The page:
It was in this way she began to speak of her own journey to Captain Lennox, who assented, as in duty bound, to all his future mother-in-law said, while his eyes sought Edith, who was busying herself in rearranging the tea-table, and ordering up all sorts of good things, in spite of his assurances that he had dined within the last two hours.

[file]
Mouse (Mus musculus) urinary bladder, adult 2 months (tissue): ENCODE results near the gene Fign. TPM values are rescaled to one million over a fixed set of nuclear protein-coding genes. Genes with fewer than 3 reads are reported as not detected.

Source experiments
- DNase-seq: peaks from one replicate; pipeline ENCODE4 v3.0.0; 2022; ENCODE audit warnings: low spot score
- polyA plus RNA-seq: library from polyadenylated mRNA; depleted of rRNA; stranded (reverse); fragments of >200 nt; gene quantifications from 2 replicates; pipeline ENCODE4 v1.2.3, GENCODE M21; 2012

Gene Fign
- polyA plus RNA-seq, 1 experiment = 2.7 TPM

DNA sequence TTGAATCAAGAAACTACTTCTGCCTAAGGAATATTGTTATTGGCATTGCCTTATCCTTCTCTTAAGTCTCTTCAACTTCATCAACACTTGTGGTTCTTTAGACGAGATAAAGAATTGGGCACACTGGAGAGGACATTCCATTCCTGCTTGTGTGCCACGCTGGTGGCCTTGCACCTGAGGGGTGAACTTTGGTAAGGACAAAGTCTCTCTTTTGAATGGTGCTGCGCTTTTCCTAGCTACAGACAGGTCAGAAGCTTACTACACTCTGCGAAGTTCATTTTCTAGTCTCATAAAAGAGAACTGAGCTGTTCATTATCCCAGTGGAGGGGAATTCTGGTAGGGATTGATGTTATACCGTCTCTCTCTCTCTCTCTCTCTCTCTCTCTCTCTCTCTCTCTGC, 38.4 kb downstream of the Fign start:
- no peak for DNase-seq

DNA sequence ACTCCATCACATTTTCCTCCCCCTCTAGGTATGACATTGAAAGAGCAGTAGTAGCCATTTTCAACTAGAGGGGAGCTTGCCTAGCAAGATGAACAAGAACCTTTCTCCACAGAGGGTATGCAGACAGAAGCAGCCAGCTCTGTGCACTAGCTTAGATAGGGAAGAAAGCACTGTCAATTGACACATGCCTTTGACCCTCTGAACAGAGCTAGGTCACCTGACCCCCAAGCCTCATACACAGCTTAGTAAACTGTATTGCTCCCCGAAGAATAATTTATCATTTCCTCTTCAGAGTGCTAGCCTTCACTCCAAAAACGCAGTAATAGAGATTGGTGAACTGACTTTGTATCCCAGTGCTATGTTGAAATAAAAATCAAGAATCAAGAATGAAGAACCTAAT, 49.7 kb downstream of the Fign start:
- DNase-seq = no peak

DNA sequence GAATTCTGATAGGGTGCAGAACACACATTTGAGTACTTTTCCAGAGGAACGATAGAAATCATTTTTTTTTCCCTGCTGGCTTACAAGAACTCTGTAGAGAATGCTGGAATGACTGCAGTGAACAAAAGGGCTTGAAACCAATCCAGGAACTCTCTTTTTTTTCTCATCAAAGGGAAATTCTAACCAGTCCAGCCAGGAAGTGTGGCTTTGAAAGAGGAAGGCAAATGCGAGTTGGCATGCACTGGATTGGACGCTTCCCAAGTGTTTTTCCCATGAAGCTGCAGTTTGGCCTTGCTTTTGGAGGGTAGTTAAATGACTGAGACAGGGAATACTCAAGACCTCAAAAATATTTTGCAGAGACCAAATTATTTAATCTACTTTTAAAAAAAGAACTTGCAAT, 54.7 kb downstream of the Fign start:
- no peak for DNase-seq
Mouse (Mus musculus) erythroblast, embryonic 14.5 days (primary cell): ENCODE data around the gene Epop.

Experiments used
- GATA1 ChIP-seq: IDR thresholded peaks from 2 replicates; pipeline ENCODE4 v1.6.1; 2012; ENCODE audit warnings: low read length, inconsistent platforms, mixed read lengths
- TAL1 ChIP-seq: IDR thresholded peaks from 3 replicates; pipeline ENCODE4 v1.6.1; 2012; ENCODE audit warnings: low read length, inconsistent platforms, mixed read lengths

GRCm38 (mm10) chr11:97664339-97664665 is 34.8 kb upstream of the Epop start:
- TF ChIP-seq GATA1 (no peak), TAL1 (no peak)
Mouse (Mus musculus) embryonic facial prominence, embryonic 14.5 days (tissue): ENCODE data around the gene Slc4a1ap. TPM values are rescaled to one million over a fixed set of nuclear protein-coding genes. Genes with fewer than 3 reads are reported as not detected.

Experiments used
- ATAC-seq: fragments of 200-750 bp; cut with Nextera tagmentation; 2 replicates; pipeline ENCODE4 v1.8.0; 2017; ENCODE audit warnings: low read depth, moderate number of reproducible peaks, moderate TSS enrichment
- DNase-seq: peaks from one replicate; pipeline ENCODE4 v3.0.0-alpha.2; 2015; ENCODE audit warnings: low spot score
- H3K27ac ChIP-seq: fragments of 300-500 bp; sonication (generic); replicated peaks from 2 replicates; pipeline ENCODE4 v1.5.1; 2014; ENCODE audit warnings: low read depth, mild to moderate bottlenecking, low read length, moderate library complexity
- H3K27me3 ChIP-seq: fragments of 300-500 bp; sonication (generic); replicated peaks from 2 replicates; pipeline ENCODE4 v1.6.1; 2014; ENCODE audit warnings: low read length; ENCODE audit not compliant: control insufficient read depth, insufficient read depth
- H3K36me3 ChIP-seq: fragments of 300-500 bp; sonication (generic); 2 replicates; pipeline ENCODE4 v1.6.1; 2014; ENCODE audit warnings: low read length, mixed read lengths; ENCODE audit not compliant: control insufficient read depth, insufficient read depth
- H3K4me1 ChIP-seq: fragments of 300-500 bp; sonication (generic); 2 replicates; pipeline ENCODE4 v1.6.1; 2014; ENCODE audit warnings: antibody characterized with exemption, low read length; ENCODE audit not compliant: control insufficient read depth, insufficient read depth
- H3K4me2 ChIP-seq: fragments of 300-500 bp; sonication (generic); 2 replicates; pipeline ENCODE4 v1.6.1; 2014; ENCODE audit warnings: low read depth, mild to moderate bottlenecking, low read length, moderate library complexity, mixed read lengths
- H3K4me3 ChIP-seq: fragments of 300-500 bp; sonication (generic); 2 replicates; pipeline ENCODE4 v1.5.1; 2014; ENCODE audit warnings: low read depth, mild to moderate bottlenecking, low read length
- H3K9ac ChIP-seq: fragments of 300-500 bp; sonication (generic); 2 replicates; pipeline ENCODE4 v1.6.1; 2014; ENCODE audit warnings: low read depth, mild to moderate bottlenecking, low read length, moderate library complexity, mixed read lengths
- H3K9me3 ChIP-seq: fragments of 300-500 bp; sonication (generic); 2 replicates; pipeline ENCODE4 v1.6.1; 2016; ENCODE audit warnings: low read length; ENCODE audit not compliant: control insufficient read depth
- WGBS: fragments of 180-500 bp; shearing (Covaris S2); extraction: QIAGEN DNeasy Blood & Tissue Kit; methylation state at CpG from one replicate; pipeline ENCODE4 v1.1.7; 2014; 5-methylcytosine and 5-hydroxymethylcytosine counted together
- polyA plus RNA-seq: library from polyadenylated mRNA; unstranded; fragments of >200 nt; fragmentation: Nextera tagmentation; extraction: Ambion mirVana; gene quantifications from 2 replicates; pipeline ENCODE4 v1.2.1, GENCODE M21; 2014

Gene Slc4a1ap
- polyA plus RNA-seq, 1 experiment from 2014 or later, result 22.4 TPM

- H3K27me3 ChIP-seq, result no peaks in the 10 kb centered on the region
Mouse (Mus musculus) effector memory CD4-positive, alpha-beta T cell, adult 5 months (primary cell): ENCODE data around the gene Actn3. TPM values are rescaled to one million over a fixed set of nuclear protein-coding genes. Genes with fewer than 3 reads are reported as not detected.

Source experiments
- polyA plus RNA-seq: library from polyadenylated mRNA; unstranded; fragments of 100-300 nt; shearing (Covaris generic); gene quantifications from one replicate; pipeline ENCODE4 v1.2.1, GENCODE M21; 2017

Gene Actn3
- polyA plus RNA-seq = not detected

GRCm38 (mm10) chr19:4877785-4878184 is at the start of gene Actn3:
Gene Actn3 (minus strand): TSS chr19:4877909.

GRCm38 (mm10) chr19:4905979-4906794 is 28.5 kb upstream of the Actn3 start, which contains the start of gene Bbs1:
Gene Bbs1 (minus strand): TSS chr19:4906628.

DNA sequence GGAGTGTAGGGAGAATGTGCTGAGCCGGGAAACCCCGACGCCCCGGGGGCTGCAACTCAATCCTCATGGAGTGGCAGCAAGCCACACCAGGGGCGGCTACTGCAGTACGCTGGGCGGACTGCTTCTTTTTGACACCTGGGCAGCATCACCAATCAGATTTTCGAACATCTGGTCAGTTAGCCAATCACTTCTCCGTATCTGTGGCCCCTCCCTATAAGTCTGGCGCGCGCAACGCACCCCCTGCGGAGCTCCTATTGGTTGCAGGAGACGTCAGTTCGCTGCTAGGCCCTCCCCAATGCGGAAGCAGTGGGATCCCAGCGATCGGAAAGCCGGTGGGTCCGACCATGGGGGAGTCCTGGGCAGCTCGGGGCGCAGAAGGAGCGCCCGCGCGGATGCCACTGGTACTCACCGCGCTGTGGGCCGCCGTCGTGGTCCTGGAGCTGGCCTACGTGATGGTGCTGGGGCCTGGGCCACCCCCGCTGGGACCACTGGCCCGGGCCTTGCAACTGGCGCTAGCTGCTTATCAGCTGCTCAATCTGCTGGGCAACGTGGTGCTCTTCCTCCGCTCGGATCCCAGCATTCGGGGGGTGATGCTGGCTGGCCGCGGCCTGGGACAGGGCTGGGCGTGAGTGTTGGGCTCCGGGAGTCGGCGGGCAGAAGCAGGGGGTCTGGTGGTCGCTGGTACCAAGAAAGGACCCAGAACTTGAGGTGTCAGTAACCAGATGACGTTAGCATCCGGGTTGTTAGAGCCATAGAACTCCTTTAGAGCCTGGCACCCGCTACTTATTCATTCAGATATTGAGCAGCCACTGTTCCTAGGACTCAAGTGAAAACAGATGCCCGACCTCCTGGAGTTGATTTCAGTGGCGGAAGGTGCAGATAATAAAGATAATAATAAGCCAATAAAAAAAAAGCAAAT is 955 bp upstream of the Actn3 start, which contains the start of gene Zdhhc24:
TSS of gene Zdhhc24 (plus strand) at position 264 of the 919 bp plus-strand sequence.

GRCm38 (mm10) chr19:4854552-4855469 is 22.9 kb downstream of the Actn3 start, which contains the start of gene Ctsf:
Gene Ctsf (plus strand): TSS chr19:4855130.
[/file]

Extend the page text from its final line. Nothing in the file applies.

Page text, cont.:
Mr. Henry Lennox stood leaning against the chimney-piece, amused with the family scene. He was close by his handsome brother; he was the plain one in a singularly good-looking family; but his face was intelligent, keen, and mobile; and now and then Margaret wondered what it was that he could be thinking about, while he kept silence, but was evidently observing, with an interest that was slightly sarcastic, all that Edith and she were doing. The sarcastic feeling was called out by Mrs. Shaw's conversation with his brother; it was separate from the interest which was excited by what he saw. He thought it a pretty sight to see the two cousins so busy in their little arrangements about the table. Edith chose to do most herself. She was in a humour to enjoy showing her lover how well she could behave as a soldier's wife. She found out that the water in the urn was cold, and ordered up the great kitchen tea-kettle; the only consequence of which was that when she met it at the door, and tried to carry it in, it was too heavy for her, and she came in pouting, with a black mark on her muslin gown, and a little round white hand indented by the handle, which she took to show to Captain Lennox, just like a hurt child, and, of course, the remedy was the same in both cases. Margaret's quickly-adjusted spirit-